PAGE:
I wanted to ask you about a couple things that are in the news right now. I know you’ve written a lot about the Covid pandemic in Russia. The data I’ve seen online indicates that new daily cases in Russia in recent days have been the highest they’ve ever been by a significant margin [note: new cases in Russia have trended down slightly in the days since this interview was conducted]. Obviously the US and UK have had struggles too, but Russia seems to be doing even worse. What’s your perspective on why Russia is having such a tough time with Covid?
First, I think Russia has about half the percentage of people vaccinated as America does. Russia is about 30 percent, which is quite low despite so much pushing to get people vaccinated and restrictions on those who refuse. You need QR codes as vaccine passports for loads of things, and they’re mandating vaccines for people in health care and things like that.
Second, we don't really know for sure how well Russia's vaccines work because the government lies so much. There's a lot of questions around the Sputnik vaccine and also about their manufacturing processes. There were some problems at the factories that the WHO pointed out. There are several other Russian vaccines which are even more dubious. There's a version of Sputnik called Sputnik Light, and there are several others with different names. There are four or five different ones now. That’s probably quite confusing as well to people, and that's probably undermined confidence, all this boasting, saying, ‘we've got so many vaccines’ and people not understanding what’s going on.
People are used to just being very, very cynical and doubting what the government says, understandably, and that has undermined confidence. I wouldn't want a Russian vaccine either. It’s probably more about that cynicism than the powerful anti-vax messages that you get in America, although there is some of the mainstream anti-vax beliefs in Russia as well.
So you think Covid being so bad in Russia is actually a consequence of people being rational, in that Russians have good reason to doubt what the government tells them?
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Here in the States, we think of Russia as being a big source of disinformation, at least in our domestic politics, so I was wondering if there are prominent anti-vaxxers in Russia trying to persuade people that the vaccines are bad, or that they don’t need them.
It would be useful to know if they brought in some Western vaccines whether there would be any more take-up, but no Western vaccines are authorized. So everything comes from the Kremlin and Russians have always been very skeptical and fatalistic. Just on principle, people don’t do what the government tells them to do. There are all kinds of strange health beliefs. ‘I just need to drink a couple of vodkas and I'll be fine.’ Just as a point of pride, some people when they’re driving pretend to have a seatbelt on, but it’s not fastened, because it’s clever to disobey the laws.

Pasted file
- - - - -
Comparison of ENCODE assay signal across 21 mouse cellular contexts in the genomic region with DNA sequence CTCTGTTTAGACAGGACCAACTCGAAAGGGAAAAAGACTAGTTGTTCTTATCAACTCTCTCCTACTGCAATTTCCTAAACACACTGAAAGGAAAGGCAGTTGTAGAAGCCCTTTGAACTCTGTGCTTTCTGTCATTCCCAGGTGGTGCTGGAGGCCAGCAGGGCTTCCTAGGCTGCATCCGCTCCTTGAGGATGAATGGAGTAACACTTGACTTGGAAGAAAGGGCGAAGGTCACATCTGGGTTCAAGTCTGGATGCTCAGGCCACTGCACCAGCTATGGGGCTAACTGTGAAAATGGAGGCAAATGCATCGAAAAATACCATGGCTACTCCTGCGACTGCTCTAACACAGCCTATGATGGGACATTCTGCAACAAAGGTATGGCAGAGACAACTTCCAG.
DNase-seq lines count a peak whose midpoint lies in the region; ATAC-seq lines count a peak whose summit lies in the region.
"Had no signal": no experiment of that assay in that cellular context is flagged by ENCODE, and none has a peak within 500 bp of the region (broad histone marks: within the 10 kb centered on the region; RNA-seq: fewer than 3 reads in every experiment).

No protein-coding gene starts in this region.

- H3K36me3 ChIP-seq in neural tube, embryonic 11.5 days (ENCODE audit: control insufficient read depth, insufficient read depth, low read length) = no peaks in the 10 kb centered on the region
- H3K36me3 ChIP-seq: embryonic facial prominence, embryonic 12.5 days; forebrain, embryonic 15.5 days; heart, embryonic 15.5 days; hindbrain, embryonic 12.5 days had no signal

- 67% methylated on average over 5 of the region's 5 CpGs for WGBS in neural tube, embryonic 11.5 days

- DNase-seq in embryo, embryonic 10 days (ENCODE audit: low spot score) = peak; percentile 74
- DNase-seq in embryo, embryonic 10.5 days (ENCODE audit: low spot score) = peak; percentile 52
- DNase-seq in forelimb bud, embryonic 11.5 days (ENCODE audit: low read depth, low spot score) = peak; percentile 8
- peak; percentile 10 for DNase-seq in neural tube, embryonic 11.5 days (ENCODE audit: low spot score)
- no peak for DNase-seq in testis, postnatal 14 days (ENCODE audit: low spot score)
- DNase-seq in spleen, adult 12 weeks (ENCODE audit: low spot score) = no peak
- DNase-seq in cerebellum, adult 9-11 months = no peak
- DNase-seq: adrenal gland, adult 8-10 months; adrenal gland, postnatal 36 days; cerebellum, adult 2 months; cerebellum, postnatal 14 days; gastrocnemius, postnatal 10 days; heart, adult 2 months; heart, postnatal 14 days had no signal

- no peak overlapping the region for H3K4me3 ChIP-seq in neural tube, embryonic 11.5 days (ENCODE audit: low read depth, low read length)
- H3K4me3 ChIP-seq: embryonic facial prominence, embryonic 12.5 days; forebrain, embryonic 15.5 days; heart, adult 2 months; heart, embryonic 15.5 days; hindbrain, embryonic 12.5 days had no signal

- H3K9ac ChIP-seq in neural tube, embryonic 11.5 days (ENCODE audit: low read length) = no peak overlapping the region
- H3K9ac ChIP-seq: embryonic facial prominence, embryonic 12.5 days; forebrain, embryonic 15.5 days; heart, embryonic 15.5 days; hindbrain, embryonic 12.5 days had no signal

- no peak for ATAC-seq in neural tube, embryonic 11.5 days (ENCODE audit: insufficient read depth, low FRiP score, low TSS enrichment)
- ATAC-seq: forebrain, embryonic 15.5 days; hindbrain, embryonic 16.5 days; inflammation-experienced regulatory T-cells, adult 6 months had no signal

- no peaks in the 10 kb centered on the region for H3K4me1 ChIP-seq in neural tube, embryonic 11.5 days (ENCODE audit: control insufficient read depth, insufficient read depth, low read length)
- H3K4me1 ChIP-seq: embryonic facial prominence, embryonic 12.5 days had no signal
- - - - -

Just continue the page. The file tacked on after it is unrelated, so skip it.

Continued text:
So it's slightly a different thing going on in Russia, because I'm not sure that they're subjected to so many anti-vax messages. Ironically, there's been this very powerful pushing of pro-vaccine messages from the government, whereas, as has been pointed out in the media, RT [Russia’s English-language news outlet] abroad has supported anti-vaxxers.
Would it be possible for you, if you were based in Moscow, to do the Russia Report as you’re doing it, or would that put you in danger?
I've always traveled to Russia a lot, but I stopped going in 2013, and I wouldn't want to go there now. I think I’d just get arrested or deported. There are some people working for the Moscow Times who do a pretty good job, but they’ve been there for quite a while. And then there's some international reporters with big news outlets like BBC, like Steve Rosenberg. But Sarah Rainsford, one of the BBC's leading Moscow correspondents, was deported recently. She had lived there for a really long time, years and years, and she was told she was a security threat. I doubt I would have the courage to do what I do within Russia. It’s much more convenient for me to be doing it here.
Obviously Russia has been able to strike at people based in the UK, for instance with the Skripal poisoning. Are you at all worried doing this type of work that even though you’re in the UK, you might rub powerful people in Russia the wrong way and become a target yourself?
Yeah. For instance, one time I got vertigo and my head was spinning. This was shortly after that poisoning, I thought, ‘Oh, is this Novichok?’ [Novichok is a group of nerve agents.] It’s possible they could do something. They haven't yet, but the Russian embassy did banter with me once about the Skripals because I wrote about how the Russian embassy was putting out a load of handwritten letters that they claimed were from British people, praising Putin and saying how dare they accuse Putin of doing these poisonings. They were obviously fake letters, but the Russian embassy on Twitter was inviting me to come in and have a look at them in person.
So yeah, you might feel safe completely safe one day, but then the next day they've done something. So you never know.
One story that’s getting play in the US right now is the possibility of another escalation of conflict in Ukraine. There are reports of Russian troop movements near the border. How concerned are you that an escalation of armed conflict there could happen, and what do you think Russia’s long game is in Ukraine?
Well, we've been in a long game, so I think we already know the answer, because it's already been seven years of war with Ukraine. People have completely forgotten that Ukrainians are in the trenches being killed every day fighting against the Russian-sponsored militants. So this actually is the long game. I don't think any of this is leading up to a big invasion of Ukraine, because that's just a silly idea for Putin. I think he loved putting loads of troops near the border to get everyone riled up. At the moment, the Belarus situation is much more concerning — the hybrid war, throwing migrants at the border of the EU — that’s more Putin’s style than a full scale invasion. He's always loved to deny involvement in the Ukraine war and call it a civil war.